A Look Inside The Pound Flash Crash: What Really Happened In Those 30 Seconds

Tyler Durden's picture

At just after 7 minutes after hour, whether 7pm on the east coast, midnight GMT or early Friday morning in Asian trading, pound sterling plunged by more than 6%, in the span of 2 minutes although the bulk of the plunge took place in just 30 seconds: from 7:16 to 7:46, when the market became "disorderly" in technical parlance, or in simple terms, broke. And since earlier today the Bank of England mandated none other than the BIS (specifically the bank's "Head of Foreign Exchange & Gold", Benoit Gilson) to explain what happened, here is a place to start trying to reverse engineer the latest flash crash.

For the best forensic analysis piecing together what happened last night, we go to Citi's Daniel Randall who tells the overnight story of the GBP, who also shows that the key pair involved in the selling was indeed cable... 

not EURGBP as some have speculated.


As Randall points out, while GBP interbank volumes when Cable sold off to below 1.20 overnight were comparable to those of the BoE rate decision on the surprise “hold” on July 14, 2016, the big difference was that GBP sold off to a low of 1.1491 traded, moving almost 10%, when it “only” moved 2% on the July, 14. What were the key liquidity traits seen?

Price difference between GBPUSD trades in the primary market is usually 1 to 2 pips, however overnight, we saw this spike to over 50 pips up to over 600 pips.

This means that individual trades were over 50 pips apart, e.g. 1.2500 given, then 1.2450 given as the next trade, with there being vacuums of liquidity in between.

This was driven by the very large bid/offer spread in the interbank market at the time.

The below chart shows trade price differences as well as primary market bid/offer spread which blew out to 10 big figures maximum

The chart underneath gives high resolution around the move, which occurred over 50 seconds.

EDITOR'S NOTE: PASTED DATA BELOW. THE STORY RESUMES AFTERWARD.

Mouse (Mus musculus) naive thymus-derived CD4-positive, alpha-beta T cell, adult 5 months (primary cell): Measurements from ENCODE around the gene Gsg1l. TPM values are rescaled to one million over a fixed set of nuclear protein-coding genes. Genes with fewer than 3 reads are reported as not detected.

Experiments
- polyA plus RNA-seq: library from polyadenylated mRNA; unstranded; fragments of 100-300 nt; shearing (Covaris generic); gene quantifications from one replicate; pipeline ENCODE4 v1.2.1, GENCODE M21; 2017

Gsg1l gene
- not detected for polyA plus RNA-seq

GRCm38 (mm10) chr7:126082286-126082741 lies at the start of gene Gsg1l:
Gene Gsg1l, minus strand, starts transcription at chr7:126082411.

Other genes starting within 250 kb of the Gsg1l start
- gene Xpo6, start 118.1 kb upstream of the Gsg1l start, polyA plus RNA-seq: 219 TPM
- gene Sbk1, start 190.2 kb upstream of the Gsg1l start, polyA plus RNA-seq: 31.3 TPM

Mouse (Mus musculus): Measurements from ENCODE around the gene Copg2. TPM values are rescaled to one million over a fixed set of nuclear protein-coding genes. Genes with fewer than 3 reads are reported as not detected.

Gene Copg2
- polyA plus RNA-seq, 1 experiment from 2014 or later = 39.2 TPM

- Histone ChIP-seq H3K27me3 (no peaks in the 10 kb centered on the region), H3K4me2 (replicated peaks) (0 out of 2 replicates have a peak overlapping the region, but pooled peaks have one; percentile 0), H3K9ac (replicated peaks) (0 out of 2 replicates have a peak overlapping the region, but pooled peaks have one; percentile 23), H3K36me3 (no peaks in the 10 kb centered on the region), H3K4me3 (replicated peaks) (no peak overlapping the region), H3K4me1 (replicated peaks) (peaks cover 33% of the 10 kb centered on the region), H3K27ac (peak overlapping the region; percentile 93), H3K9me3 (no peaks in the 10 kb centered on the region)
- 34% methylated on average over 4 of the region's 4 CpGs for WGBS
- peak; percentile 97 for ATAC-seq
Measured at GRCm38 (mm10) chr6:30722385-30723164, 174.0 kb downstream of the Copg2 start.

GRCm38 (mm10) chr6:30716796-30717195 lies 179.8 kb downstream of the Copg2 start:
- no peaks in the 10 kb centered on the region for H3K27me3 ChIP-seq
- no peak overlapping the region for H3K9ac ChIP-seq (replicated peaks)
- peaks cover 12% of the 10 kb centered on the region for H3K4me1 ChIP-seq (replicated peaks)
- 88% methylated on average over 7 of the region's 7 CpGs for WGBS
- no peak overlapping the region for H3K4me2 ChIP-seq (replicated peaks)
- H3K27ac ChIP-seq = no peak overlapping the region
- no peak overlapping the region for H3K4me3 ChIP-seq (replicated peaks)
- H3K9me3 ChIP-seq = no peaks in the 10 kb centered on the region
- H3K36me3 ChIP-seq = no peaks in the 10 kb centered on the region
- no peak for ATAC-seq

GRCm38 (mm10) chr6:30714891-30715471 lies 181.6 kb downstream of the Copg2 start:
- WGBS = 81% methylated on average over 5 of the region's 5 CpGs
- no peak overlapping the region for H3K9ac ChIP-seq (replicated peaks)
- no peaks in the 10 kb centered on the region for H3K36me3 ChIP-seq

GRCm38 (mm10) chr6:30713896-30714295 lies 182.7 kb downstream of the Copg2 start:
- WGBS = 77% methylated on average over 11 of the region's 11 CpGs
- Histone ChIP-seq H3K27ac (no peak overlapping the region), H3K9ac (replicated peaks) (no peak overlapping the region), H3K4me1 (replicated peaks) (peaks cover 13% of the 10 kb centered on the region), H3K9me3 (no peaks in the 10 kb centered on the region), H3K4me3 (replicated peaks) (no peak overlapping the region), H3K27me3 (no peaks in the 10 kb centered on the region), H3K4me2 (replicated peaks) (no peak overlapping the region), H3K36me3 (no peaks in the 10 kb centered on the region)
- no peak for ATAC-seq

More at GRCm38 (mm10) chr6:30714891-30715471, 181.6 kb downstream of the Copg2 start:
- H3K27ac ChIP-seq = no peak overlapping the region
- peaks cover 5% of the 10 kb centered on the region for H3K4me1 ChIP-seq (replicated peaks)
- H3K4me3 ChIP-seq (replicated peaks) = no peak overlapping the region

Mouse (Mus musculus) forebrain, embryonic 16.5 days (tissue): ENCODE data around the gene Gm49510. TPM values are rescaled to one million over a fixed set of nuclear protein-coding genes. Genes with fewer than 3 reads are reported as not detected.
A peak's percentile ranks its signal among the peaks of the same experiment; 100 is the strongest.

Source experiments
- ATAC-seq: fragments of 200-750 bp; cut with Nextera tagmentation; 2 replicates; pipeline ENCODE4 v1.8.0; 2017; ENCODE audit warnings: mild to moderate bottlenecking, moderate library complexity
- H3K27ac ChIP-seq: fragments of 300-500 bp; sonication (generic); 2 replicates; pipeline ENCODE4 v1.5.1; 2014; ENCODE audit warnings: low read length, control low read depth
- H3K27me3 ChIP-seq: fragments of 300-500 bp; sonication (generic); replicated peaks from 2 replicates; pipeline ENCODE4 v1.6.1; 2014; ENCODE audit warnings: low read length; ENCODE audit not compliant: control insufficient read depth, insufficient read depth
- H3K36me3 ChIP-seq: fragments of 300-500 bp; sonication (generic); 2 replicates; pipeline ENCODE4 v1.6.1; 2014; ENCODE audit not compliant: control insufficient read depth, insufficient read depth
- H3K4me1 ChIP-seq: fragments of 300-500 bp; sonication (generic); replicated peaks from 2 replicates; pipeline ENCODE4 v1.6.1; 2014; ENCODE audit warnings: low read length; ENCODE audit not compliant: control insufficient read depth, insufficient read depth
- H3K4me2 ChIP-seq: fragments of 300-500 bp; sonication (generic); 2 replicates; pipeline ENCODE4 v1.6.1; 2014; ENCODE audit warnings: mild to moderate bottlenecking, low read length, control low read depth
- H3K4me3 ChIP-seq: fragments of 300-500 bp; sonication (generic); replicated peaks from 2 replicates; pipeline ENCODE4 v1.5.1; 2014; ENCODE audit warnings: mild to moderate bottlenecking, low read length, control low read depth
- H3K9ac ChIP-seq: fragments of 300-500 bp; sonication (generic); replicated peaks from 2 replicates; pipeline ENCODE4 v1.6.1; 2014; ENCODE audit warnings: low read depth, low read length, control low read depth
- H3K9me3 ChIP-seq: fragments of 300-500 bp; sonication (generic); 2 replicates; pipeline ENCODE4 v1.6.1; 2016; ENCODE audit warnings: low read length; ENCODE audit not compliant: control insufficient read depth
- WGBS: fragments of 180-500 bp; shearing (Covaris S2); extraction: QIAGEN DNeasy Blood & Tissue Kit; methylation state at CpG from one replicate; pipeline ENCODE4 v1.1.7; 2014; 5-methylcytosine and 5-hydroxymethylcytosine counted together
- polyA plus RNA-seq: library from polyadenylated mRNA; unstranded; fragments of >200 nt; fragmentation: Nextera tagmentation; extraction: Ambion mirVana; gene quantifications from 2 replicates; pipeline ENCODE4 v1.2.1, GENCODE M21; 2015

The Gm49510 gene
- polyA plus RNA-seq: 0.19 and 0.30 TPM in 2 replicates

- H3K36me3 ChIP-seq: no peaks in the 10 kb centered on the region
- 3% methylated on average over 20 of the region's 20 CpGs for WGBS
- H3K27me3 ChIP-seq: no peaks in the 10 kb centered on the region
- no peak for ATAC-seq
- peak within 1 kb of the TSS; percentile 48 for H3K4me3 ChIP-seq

The first 10 seconds of the move we have smaller quick price moves lower but after this we see the primary market go two big figures wide.

As Citi points out, we have seen this on several occasions in the past, think August 24, 2015, and "could be associated with the high frequency market making interest leaving the primary market."

Not could, is.

Net flows we saw during this time period were also important and were similar as seen during the USDZAR move in January and also on the pre-referendum overnight two big figure spike in GBPUSD. While the market was still “intact” as per the chart above, we saw a large retail net selling flow, which is probably associated with stop losses. Unfortunately, it would appear that these continue stopping out, no matter what the rate, which can create large volatility when two-way prices are no longer intact as shown in the red circle above.


As a whole, whilst retail were net sellers, we net overall buying interest of GBP, mainly from the leveraged segment.

As Citi concludes:

"as we can see, execution technique is key, blunt aggression into the market can cause large impact, but if one spaces out orders and treats liquidity appropriately, then one can achieve a reasonable execution."

Translation: stay the hell out of the FX market, and just wait for more such flash crashes to occur, either buying at the trough when the algo selling is exhausted, or shorting/selling at the top, then quickly take profits, rinse and repeat. As an earlier chart from Citi showed, you will have numerous opportunities in the months ahead to do just that.


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Sky flyer's picture

And there went the GD ramp at the London close and another sideways trading-gold hammering-Payroll Friday surge in the DOW. Fuck this shit....

BigJim's picture

People think FX is exciting, they should try "investing" in silver :-p

nibiru's picture

Stacking is easy, safe and since silver went down a bit - just another reason to add osme more to everyone's collection!



Stainless Steel Rat's picture
Stainless Steel Rat (not verified) nibiru Oct 7, 2016 1:52 PM

What happened is clear! MDB, explain to these people... It was all due to disappoval over Brexit like Bloomberg.com says.  Disapproval that was somehow synchronized within the same minute.  The British need to reject Brexit and realize that we are #strongertogether... /s

USisCorrupt's picture

Why even trade it?